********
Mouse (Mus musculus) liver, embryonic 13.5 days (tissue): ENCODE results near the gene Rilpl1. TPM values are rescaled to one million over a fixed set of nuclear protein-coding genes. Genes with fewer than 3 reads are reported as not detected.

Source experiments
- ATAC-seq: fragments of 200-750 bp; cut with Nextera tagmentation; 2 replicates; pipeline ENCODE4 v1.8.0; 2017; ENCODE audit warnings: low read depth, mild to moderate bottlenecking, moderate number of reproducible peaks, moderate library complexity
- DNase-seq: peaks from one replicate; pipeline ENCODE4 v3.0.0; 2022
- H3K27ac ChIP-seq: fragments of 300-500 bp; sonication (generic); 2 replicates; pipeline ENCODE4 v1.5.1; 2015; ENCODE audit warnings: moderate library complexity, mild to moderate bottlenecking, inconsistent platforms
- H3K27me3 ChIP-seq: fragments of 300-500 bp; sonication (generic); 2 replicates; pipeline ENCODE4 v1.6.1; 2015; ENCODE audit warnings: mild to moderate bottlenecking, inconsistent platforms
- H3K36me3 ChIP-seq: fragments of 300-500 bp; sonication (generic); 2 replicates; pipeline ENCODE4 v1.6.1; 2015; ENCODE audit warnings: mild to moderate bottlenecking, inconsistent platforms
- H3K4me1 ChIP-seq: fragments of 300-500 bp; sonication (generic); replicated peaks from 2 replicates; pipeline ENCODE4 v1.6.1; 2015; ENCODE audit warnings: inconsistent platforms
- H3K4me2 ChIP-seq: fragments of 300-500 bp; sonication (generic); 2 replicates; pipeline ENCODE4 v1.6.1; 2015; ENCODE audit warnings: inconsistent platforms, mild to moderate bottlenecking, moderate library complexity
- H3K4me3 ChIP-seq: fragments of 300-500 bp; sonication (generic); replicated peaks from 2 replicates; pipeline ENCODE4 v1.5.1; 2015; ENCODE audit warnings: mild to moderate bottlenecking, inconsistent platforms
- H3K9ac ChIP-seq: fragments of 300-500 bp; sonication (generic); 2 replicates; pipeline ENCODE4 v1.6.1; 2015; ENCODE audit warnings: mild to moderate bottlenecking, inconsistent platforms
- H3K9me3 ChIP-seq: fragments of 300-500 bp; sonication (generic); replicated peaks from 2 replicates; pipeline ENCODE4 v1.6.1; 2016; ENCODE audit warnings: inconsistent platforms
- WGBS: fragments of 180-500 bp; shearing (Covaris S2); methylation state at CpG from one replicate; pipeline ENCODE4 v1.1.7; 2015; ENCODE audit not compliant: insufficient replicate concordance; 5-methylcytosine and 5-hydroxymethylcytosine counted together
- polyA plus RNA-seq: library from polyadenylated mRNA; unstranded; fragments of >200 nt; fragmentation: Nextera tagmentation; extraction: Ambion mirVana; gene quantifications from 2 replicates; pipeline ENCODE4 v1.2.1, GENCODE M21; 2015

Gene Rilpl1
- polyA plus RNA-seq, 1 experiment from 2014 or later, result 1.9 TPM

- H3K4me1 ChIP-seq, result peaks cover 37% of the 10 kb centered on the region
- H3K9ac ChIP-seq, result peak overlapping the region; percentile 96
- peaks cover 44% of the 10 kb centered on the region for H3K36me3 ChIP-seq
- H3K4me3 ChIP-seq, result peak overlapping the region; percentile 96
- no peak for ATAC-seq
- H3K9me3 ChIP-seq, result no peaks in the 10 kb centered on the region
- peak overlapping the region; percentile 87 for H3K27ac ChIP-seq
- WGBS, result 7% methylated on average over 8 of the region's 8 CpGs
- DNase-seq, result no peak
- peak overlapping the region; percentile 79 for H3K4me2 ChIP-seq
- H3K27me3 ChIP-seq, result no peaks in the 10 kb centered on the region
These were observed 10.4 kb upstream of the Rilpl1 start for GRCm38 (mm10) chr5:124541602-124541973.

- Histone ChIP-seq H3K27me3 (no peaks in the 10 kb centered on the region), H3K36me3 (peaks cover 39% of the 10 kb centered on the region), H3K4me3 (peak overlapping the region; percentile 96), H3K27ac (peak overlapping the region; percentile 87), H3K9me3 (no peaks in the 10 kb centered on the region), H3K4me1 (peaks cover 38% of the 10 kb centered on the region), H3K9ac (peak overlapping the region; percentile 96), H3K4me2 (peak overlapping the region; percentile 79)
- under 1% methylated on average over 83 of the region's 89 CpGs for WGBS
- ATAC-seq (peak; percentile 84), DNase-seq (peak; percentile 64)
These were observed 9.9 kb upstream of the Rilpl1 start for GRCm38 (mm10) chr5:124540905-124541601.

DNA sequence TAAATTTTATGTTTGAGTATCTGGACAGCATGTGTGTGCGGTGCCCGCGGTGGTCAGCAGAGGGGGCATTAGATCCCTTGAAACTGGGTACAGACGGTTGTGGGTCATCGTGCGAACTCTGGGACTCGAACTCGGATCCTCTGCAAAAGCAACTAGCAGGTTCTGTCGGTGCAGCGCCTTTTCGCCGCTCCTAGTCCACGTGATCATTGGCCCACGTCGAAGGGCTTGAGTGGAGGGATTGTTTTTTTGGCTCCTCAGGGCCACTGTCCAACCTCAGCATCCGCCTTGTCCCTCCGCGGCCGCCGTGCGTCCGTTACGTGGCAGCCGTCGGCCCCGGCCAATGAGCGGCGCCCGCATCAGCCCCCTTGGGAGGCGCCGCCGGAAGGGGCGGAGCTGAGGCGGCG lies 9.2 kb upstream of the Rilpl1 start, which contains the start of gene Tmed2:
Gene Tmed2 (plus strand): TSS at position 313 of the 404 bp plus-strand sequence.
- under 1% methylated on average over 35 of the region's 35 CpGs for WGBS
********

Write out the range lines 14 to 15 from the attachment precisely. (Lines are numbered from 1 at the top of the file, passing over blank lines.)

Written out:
- polyA plus RNA-seq: library from polyadenylated mRNA; unstranded; fragments of >200 nt; fragmentation: Nextera tagmentation; extraction: Ambion mirVana; gene quantifications from 2 replicates; pipeline ENCODE4 v1.2.1, GENCODE M21; 2015

Gene Rilpl1